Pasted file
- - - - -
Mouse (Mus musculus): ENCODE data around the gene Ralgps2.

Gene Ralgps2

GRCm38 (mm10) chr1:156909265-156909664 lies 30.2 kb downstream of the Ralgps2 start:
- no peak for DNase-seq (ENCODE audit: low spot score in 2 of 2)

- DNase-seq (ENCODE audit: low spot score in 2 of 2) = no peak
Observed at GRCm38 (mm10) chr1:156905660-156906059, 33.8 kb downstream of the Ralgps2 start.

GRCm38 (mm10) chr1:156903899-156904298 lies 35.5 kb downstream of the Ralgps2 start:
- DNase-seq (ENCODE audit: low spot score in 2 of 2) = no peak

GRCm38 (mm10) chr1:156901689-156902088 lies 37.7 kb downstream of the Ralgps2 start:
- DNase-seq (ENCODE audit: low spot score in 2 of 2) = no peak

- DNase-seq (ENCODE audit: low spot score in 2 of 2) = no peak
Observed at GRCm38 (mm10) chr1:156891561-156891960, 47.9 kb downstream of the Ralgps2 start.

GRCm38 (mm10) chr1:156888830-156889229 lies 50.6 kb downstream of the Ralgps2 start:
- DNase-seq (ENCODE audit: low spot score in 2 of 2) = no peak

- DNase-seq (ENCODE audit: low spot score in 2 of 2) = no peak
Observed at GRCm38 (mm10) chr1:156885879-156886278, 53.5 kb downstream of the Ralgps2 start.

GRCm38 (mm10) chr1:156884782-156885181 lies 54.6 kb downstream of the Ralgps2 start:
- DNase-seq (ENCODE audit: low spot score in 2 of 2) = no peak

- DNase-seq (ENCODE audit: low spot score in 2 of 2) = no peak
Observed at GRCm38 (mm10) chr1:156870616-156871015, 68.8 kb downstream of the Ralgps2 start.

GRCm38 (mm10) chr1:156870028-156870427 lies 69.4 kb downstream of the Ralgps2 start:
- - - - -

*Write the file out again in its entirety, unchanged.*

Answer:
Mouse (Mus musculus): ENCODE data around the gene Ralgps2.

Gene Ralgps2

GRCm38 (mm10) chr1:156909265-156909664 lies 30.2 kb downstream of the Ralgps2 start:
- no peak for DNase-seq (ENCODE audit: low spot score in 2 of 2)

- DNase-seq (ENCODE audit: low spot score in 2 of 2) = no peak
Observed at GRCm38 (mm10) chr1:156905660-156906059, 33.8 kb downstream of the Ralgps2 start.

GRCm38 (mm10) chr1:156903899-156904298 lies 35.5 kb downstream of the Ralgps2 start:
- DNase-seq (ENCODE audit: low spot score in 2 of 2) = no peak

GRCm38 (mm10) chr1:156901689-156902088 lies 37.7 kb downstream of the Ralgps2 start:
- DNase-seq (ENCODE audit: low spot score in 2 of 2) = no peak

- DNase-seq (ENCODE audit: low spot score in 2 of 2) = no peak
Observed at GRCm38 (mm10) chr1:156891561-156891960, 47.9 kb downstream of the Ralgps2 start.

GRCm38 (mm10) chr1:156888830-156889229 lies 50.6 kb downstream of the Ralgps2 start:
- DNase-seq (ENCODE audit: low spot score in 2 of 2) = no peak

- DNase-seq (ENCODE audit: low spot score in 2 of 2) = no peak
Observed at GRCm38 (mm10) chr1:156885879-156886278, 53.5 kb downstream of the Ralgps2 start.

GRCm38 (mm10) chr1:156884782-156885181 lies 54.6 kb downstream of the Ralgps2 start:
- DNase-seq (ENCODE audit: low spot score in 2 of 2) = no peak

- DNase-seq (ENCODE audit: low spot score in 2 of 2) = no peak
Observed at GRCm38 (mm10) chr1:156870616-156871015, 68.8 kb downstream of the Ralgps2 start.

GRCm38 (mm10) chr1:156870028-156870427 lies 69.4 kb downstream of the Ralgps2 start: